We are often asked what GPA is needed to get into an Ivy League school. While there is no exact standard, the answer can be partially found in admissions statistics. The average GPA of admitted students at a particular school gives you a general idea of the standards expected. Of course, there is never a guarantee, and sometimes a student with a higher GPA will be rejected and a student with a lower GPA will be accepted. It ultimately comes down to your overall profile as a candidate, rather than one single number on your application.
Applying to college can be a little intimidating with all the deadlines and time-sensitive logistics to juggle. Starting with junior year, there are tests to register for, summer programs to apply to, and college visits to schedule. Beyond that, there are essays to write, recommendations to gather, and applications to complete. Don’t let all the important dates and deadlines get the best of you.
Here, we’ve compiled the important dates of the college application process into a timeline so that you can keep track of the various responsibilities you’ll need to take care of on your track to college. While some of these commitments may vary from student to student, we’ve covered the basics. With this timeline, you’ll be able to think less about when you need to finish the first draft of your essay, and more about how to perfect it.
In many ways this year was no different than years past; as usual, hundreds of thousands of Ivy League hopefuls waited anxiously for their fate to be revealed. If this year was different in any way, it was only so because it marked the most competitive Ivy League admissions season ever. Record numbers of students applied to nearly every Ivy League institution and acceptance rates reached all-time lows at the majority of schools.
By all measures, the Ivy League Class of 2021 is poised for success. Please join us in congratulating the many successful students who received good news from Ivy League schools last week.
Here, we introduce you to the Ivy League Class of 2021.
There’s no one road map for success in high school. What works for one student might not work for another, and these unique interests, goals, and priorities lead to broad differences in the life paths of high school graduates.
While some experiences are nearly universal, like studying for final exams or choosing electives, others are highly specific, like competing in an international science fair or starting your own business as a teen. This can make the current system for student guidance and advising less effective than it should be.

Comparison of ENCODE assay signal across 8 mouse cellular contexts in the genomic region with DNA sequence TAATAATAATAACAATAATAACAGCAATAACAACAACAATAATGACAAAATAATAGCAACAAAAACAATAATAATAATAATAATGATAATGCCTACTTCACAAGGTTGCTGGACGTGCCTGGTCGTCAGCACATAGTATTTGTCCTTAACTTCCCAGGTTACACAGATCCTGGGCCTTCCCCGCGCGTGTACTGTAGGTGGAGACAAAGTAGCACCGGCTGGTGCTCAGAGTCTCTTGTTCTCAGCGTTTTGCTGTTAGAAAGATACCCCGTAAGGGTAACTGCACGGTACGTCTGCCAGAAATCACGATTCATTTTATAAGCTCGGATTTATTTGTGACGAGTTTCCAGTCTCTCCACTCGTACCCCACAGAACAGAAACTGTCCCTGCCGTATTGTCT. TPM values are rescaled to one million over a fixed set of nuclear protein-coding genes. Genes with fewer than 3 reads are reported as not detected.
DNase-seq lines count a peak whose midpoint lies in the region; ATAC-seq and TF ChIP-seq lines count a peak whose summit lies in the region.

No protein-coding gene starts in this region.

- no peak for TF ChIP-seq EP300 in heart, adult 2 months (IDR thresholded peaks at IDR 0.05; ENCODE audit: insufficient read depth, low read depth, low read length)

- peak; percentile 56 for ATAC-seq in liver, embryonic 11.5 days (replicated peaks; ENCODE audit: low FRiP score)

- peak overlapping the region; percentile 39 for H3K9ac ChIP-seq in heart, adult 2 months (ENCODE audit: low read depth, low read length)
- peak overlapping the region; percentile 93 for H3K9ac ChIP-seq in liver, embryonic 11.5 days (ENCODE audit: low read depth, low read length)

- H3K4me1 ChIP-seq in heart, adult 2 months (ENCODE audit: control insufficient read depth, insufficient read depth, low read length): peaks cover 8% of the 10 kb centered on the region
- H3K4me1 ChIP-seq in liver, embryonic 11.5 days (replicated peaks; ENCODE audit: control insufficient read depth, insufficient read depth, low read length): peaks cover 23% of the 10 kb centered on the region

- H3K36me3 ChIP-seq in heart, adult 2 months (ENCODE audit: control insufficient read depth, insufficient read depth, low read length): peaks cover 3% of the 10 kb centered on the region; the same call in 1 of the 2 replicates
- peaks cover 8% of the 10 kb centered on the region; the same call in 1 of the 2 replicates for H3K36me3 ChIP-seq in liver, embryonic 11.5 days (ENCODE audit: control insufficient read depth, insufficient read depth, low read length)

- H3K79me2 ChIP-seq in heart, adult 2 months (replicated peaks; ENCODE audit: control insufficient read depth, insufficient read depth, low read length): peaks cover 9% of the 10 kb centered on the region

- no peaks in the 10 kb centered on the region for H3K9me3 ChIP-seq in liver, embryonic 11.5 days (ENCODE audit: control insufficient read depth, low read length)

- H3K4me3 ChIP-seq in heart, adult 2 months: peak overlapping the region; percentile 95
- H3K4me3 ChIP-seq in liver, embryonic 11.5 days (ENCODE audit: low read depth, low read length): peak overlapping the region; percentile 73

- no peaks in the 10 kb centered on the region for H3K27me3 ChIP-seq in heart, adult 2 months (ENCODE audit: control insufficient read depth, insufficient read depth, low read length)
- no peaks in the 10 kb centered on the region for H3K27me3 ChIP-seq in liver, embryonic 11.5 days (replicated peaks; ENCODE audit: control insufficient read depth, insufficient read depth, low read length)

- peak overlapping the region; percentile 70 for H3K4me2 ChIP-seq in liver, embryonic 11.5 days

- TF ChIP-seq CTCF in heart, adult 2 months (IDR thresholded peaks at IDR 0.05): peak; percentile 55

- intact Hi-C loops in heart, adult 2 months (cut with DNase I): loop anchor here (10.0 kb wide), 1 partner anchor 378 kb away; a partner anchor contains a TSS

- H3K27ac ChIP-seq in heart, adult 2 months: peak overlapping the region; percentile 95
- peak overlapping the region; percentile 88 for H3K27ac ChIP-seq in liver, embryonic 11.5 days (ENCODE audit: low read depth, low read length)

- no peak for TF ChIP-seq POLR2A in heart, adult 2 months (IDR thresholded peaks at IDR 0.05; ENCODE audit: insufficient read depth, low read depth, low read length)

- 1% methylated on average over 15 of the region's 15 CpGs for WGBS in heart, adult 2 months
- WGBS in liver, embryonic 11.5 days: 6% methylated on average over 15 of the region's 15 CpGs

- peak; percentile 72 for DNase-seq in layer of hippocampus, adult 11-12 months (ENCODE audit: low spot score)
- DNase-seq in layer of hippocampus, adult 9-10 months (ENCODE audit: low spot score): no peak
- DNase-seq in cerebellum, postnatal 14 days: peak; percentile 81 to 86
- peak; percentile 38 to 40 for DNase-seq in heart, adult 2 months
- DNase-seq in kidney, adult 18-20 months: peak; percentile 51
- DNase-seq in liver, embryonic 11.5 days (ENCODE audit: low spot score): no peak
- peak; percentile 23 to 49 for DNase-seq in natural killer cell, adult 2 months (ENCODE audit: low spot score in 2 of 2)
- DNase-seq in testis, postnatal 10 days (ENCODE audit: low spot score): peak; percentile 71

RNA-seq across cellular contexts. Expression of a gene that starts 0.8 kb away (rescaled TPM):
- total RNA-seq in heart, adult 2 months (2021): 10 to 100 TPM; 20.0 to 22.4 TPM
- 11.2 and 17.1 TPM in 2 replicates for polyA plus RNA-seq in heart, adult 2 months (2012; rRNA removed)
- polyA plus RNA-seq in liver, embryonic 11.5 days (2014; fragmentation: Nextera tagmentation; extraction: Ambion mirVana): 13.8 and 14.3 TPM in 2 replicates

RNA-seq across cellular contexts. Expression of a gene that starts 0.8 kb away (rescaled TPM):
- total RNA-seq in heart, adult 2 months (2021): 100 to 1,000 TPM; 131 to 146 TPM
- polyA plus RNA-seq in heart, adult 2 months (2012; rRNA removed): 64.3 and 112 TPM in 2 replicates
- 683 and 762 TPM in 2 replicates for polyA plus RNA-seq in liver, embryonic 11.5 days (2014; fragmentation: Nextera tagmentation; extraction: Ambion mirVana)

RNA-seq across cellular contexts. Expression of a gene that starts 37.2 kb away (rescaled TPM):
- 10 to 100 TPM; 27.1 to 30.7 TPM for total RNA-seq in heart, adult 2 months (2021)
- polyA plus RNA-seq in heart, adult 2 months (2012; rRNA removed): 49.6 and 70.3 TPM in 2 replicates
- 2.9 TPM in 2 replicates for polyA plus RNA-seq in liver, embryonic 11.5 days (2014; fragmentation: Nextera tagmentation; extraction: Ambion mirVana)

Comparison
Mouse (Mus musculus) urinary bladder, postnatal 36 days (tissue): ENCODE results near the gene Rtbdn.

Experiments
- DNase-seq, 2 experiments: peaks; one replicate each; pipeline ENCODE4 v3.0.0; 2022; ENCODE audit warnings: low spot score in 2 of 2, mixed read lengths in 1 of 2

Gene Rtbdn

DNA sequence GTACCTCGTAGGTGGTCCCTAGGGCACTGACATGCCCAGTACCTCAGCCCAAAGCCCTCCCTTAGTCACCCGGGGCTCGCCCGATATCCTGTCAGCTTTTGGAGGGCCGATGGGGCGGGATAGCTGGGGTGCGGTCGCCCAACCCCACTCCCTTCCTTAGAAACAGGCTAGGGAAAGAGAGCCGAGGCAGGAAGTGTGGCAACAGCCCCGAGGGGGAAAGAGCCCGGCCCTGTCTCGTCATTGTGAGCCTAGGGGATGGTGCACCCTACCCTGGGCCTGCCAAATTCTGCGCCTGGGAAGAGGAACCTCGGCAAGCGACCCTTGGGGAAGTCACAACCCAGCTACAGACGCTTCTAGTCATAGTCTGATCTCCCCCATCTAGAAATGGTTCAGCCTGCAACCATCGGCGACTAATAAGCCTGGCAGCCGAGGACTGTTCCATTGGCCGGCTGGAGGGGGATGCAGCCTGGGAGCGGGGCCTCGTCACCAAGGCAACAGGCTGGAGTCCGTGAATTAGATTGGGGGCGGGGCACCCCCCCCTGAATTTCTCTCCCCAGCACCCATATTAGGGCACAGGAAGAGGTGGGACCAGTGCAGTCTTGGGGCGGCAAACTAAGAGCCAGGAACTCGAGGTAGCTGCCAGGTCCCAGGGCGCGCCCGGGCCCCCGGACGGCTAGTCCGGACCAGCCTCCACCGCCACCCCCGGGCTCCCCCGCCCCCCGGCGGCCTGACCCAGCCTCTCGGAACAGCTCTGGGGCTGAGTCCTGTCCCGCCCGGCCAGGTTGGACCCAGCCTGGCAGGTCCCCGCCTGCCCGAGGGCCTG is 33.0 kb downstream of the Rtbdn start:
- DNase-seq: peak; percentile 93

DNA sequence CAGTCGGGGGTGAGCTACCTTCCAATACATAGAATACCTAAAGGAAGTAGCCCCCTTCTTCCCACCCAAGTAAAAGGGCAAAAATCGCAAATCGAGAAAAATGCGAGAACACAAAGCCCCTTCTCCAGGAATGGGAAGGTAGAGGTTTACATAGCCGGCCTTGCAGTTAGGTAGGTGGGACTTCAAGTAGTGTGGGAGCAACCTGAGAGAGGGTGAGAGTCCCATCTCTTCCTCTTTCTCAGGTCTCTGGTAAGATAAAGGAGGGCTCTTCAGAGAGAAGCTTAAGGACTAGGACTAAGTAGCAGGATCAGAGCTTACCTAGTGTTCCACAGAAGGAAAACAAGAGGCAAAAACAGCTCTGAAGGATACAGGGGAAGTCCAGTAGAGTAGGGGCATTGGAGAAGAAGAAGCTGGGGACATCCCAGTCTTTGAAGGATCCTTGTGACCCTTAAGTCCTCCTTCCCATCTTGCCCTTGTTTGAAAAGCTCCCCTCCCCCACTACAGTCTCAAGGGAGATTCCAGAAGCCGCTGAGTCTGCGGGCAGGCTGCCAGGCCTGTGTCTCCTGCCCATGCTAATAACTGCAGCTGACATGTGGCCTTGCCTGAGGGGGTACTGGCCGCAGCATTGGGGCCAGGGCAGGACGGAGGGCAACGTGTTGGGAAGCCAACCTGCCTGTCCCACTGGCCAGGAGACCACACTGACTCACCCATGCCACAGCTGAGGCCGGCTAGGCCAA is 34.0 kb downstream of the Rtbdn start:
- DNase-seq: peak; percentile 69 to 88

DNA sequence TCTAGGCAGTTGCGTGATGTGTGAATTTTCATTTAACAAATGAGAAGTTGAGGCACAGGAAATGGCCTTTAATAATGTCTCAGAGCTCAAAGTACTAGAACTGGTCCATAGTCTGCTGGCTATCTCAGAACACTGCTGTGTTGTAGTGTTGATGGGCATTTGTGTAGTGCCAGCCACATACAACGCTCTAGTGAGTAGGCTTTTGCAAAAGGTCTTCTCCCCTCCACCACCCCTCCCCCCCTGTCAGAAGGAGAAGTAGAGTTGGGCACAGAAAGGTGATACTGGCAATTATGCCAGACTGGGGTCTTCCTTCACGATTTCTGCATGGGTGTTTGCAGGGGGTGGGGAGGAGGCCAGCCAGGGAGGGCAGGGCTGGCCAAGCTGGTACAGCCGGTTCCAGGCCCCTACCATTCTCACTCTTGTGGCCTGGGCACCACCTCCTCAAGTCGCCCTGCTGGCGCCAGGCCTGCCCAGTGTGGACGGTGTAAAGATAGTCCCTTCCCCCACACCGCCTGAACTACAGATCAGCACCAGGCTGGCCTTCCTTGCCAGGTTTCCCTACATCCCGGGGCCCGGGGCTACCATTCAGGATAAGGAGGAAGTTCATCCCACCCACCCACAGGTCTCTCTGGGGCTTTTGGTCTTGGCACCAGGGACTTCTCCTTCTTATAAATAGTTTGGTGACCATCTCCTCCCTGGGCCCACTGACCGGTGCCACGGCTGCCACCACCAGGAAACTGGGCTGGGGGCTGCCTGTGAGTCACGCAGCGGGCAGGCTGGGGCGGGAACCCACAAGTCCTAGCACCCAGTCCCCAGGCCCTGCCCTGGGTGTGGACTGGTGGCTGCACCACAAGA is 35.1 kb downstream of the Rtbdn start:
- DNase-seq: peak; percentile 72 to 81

After all, how can just a few adults have the expertise and insight to help guide hundreds of unique individuals through their high school years and into their lives post-graduation? This is a question we at CollegeVine have long considered in our quest to provide high-quality college guidance and advice to all students, regardless of their unique backgrounds or interests.
Our solution has come in the form of our unique, time-tested CollegeVine Near Peer Mentorship Program.
Luke Kenworthy, 17, of Mercer Island High School in the Seattle area, was rightfully nervous on Ivy Day. He’d taken a chance and applied to all eight Ivy League schools and so far, the only feedback he’d received was from Harvard, who had deferred his early decision application. As he put it, “I was legitimately convinced I wasn’t going to get into any Ivy League Schools.”
But ironically, it might have been Harvard’s deferral that ultimately shaped the rest of Kenworthy’s admissions success. After receiving his deferral, Kenworthy took a hard look at his application and decided to make some changes. Knowing he didn’t have the expertise to do it alone, he contacted CollegeVine and arranged for a mentorship with essay assistance program.
Paying for college can be a challenge for many students. While financial aid can alleviate some of the burden, many students may need some extra support. (For more advice on how to navigate the financial aid process, check out FAFSA, CSS Profile, IDOC, Oh My: A Guide to Financial Aid.)
Scholarships can help you out. These monetary awards assist students with paying for postsecondary education. Some are need-based, meaning students must demonstrate that they have a financial need for help paying for college. Others are merit-based, meaning they are given based on students’ achievements. To learn more about the different types of scholarships available, read What You Need to Know for a Successful Scholarship Season.